The School of Information
The School of Information is one of 20 schools and colleges at the University of Michigan. SI is established as an independent organization within the University of Michigan by Regental By-Law; management of the School is placed in the governing faculty and dean. SI affairs include the intellectual content of its programs, the selection and promotion of its faculty, and the selection of its students. SI reports to the Provost and Executive Vice President for Academic Affairs. The University provides the infrastructure for overall administrative and business support systems. The University supports the School financially through an annual general-fund appropriation and one-time funds. The annual budget for the School of Information is more than $15 million. Sources of income include tuition revenue, general operating funds from the university, sponsored research, other grant funding, and modest endowment income.
The School, founded in 1924 as the Department of Library Science, has a long history of excellence in library and information science and archival education nationally and internationally. The first archival courses at the School were taught by Robert M. Warner in the late 1970’s. As part of its continuing evolution to address rapidly evolving information needs, the University re-chartered the School of Information and Library Studies in 1996 to become the School of Information. The School inherits the rich traditions of service, leadership, research, and access from its predecessors and extends these values into the digital age.
The School of Information presently has 36 teaching faculty members and approximately 27 adjunct instructors. Faculty with a broad range of perspectives and interests are forging a new body of theory, principles, and practices from the best of past and present scholarship. SI is creating a new generation of professionals qualified to address complex information challenges. Since its reorganization in 1996, the School’s curriculum has become highly interdisciplinary with a mix of theoretical, practical, and hands-on instruction. SI offers four degrees: a Bachelor of Science in Information (beginning 2013), a Master of Health Informatics, a PhD in Information, and a Master of Science in Information (MSI). The American Library Association has accredited the MSI degree (including all of its specialized program areas). SI currently offers nine specialized program areas within in the MSI degree:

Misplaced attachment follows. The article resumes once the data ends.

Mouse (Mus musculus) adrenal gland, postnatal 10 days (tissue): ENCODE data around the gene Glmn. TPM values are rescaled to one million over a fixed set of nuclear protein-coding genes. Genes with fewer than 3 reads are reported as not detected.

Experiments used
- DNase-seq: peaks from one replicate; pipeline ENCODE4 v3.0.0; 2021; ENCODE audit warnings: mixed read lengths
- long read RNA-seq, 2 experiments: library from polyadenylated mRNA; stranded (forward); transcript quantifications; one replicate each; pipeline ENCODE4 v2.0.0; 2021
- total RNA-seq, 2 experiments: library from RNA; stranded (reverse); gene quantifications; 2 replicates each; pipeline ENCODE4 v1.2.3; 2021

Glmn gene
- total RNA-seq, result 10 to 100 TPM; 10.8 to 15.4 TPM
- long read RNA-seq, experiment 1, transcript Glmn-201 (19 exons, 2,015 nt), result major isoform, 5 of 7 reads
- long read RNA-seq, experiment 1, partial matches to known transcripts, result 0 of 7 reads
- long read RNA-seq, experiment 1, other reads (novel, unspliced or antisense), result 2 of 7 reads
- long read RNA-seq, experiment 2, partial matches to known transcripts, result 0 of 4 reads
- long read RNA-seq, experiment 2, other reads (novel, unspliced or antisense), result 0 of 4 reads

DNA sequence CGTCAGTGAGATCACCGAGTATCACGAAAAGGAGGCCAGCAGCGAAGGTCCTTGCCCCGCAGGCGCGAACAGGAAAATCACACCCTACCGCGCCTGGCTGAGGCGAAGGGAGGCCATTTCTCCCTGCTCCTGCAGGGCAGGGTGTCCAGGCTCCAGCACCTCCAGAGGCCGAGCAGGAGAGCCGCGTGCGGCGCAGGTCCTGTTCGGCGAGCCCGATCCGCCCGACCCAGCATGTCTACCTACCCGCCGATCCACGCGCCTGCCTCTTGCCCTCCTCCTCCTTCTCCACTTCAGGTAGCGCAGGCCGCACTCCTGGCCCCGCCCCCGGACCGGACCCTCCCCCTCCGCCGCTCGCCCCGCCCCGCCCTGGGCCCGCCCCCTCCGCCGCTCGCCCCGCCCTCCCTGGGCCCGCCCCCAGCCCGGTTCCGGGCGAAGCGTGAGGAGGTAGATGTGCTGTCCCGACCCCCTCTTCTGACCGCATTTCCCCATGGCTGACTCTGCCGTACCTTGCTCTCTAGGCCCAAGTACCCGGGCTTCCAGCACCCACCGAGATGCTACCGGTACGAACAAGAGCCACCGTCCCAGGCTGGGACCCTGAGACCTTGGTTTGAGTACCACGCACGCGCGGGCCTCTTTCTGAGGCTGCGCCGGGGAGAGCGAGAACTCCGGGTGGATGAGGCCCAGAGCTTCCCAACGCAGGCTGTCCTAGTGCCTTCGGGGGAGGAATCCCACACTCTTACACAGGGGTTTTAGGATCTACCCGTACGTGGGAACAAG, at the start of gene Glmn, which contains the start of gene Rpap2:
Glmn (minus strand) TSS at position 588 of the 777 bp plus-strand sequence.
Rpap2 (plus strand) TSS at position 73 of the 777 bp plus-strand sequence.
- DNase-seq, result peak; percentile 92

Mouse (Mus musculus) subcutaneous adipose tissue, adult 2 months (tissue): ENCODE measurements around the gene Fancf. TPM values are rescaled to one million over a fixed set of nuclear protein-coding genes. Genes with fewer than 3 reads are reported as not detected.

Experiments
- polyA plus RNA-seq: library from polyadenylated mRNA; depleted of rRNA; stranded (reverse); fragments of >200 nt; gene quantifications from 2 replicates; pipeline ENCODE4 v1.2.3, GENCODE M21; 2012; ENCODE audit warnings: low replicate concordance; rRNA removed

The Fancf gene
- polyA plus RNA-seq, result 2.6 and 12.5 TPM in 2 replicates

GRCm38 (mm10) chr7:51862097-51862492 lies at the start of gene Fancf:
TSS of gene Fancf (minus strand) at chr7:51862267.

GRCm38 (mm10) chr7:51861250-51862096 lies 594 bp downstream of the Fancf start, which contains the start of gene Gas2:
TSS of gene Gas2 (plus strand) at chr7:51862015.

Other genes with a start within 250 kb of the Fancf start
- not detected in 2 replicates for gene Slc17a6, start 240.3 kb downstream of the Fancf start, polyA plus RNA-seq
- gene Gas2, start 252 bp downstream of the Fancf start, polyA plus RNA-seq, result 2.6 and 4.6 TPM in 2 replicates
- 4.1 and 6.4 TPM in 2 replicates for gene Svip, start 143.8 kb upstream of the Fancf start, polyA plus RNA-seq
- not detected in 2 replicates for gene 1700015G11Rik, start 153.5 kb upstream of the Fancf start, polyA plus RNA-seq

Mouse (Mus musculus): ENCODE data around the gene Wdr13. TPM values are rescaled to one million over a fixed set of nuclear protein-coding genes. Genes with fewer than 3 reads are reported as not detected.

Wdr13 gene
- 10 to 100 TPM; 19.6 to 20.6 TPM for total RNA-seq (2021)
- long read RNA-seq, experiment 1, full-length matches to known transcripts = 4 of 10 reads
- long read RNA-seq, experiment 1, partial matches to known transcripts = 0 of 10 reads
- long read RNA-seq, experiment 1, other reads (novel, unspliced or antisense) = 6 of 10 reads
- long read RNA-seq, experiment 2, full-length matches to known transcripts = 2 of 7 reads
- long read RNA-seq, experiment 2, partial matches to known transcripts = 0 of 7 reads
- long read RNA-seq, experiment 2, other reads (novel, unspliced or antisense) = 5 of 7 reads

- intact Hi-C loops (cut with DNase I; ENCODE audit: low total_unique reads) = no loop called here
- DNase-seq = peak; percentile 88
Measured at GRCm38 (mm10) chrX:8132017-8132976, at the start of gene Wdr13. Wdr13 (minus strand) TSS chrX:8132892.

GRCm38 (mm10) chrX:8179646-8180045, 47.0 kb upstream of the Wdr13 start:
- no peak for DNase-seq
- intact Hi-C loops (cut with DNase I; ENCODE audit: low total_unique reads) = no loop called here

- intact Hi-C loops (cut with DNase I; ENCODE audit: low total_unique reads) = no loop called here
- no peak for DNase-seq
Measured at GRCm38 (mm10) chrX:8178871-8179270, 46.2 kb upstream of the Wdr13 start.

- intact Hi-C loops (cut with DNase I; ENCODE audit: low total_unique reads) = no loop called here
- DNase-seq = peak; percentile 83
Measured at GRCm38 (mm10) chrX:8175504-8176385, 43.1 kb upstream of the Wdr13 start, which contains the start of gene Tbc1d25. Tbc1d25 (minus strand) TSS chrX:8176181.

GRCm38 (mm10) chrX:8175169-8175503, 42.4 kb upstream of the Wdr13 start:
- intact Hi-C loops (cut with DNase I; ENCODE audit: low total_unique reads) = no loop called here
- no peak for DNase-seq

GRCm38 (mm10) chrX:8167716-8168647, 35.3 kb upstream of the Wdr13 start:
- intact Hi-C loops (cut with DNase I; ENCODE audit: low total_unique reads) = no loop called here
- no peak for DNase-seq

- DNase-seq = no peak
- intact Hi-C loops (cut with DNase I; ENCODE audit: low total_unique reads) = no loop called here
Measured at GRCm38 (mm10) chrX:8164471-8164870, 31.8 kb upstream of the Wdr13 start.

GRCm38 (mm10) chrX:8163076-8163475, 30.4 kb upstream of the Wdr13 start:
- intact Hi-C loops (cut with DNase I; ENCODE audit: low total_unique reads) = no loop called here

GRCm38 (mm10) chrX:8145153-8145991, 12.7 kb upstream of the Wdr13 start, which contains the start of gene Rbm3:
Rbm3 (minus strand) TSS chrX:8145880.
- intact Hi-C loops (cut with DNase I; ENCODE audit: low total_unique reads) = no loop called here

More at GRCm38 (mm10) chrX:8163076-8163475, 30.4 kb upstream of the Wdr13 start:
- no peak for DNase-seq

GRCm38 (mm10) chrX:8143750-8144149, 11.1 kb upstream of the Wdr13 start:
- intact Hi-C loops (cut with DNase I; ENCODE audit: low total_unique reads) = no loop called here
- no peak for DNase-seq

- Archives and Records Management (ARM)
- Human-Computer Interaction (HCI)
- Information Economics for Management (IEM)
- Information Analysis and Retrieval (IAR)
- Library and Information Science (LIS)
- School Library and Media (SLM)
- Preservation of Information (PI)
- Social Computing (SC)
The MSI program is a 48-hour degree program typically completed during two academic years. All students complete three core courses in their first year: “Information in Social Systems: Collections, Flows, and Processes,” “Contextual Inquiry and Project Management,” and “Understanding Networked Computing." Students must also fulfill requirements for management and research methods. Additionally, students take six credits of cognate courses and must satisfy a Practical Engagement requirement consisting of six credits of internships or class-based experiential learning.
Beyond these core requirements, students are free to pursue one or more specializations, which vary between twelve and eighteen credits per specialization. SI has established this curriculum structure to foster interdisciplinary approaches to problem solving and to provide students with opportunities to complete one or more specializations during their two-year course of study.
The School of Information is an excellent home for the Archives and Records Management and Preservation of Information specializations. Three important factors contribute to the School’s strength in these areas: (1) a full suite of courses in each specialization; (2) faculty research and experience; and (3) a strong existing technological infrastructure on which to build.